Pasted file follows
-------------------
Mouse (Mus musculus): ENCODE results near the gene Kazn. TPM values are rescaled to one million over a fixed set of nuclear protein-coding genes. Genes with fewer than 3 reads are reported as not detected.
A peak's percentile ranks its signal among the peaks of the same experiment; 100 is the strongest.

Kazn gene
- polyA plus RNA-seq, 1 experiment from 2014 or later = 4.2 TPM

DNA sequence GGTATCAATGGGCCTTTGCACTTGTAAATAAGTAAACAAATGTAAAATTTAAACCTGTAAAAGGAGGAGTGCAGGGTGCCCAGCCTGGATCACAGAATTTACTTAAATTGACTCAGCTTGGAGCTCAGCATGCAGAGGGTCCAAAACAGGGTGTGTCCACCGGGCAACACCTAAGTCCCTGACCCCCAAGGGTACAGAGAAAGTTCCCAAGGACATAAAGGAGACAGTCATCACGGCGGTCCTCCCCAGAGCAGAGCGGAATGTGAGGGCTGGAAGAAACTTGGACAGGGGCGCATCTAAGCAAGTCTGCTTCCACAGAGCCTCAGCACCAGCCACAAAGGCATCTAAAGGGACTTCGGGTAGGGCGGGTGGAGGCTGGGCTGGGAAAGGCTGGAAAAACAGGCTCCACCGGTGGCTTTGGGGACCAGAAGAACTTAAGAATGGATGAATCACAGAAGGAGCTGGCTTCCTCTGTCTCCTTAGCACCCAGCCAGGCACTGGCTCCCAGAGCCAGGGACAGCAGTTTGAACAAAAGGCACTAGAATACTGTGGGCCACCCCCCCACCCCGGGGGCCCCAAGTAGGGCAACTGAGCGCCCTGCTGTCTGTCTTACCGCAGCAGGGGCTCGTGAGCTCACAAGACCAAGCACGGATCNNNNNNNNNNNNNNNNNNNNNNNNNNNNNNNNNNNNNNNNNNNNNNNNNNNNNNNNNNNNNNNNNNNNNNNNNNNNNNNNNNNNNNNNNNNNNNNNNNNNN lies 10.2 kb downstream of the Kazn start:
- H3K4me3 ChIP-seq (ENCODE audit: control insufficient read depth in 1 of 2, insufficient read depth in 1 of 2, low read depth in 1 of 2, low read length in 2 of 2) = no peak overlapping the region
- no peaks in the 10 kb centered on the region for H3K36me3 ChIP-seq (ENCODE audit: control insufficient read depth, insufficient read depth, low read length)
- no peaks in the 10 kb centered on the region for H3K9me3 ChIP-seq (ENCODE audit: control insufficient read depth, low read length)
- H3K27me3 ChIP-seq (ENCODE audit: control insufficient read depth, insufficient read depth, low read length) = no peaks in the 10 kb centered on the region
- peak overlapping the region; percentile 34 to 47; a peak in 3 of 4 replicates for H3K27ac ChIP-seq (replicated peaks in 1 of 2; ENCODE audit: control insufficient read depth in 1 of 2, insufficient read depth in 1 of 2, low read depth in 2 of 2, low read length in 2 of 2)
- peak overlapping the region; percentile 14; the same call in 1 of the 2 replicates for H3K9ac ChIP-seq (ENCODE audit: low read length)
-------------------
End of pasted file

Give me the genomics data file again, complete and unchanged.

Mouse (Mus musculus): ENCODE results near the gene Kazn. TPM values are rescaled to one million over a fixed set of nuclear protein-coding genes. Genes with fewer than 3 reads are reported as not detected.
A peak's percentile ranks its signal among the peaks of the same experiment; 100 is the strongest.

Kazn gene
- polyA plus RNA-seq, 1 experiment from 2014 or later = 4.2 TPM

DNA sequence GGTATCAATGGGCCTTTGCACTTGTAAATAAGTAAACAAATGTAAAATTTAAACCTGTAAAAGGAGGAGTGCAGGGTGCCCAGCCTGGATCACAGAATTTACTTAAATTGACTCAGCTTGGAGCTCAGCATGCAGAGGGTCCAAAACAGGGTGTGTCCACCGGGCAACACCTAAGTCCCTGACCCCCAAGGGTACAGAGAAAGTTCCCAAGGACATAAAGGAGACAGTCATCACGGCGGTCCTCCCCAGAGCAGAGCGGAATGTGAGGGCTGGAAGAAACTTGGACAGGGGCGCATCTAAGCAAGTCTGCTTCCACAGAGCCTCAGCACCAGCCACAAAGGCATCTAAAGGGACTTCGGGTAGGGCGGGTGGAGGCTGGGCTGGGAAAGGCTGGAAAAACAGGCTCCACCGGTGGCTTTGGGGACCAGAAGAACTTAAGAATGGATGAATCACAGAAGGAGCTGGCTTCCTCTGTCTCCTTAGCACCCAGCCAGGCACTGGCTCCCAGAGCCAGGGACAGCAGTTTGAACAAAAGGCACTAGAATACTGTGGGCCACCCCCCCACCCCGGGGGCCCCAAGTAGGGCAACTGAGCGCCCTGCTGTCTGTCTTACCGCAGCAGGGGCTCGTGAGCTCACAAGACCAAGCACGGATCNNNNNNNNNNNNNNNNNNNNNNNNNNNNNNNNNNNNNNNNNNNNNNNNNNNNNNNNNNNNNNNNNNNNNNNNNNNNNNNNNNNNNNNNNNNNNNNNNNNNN lies 10.2 kb downstream of the Kazn start:
- H3K4me3 ChIP-seq (ENCODE audit: control insufficient read depth in 1 of 2, insufficient read depth in 1 of 2, low read depth in 1 of 2, low read length in 2 of 2) = no peak overlapping the region
- no peaks in the 10 kb centered on the region for H3K36me3 ChIP-seq (ENCODE audit: control insufficient read depth, insufficient read depth, low read length)
- no peaks in the 10 kb centered on the region for H3K9me3 ChIP-seq (ENCODE audit: control insufficient read depth, low read length)
- H3K27me3 ChIP-seq (ENCODE audit: control insufficient read depth, insufficient read depth, low read length) = no peaks in the 10 kb centered on the region
- peak overlapping the region; percentile 34 to 47; a peak in 3 of 4 replicates for H3K27ac ChIP-seq (replicated peaks in 1 of 2; ENCODE audit: control insufficient read depth in 1 of 2, insufficient read depth in 1 of 2, low read depth in 2 of 2, low read length in 2 of 2)
- peak overlapping the region; percentile 14; the same call in 1 of the 2 replicates for H3K9ac ChIP-seq (ENCODE audit: low read length)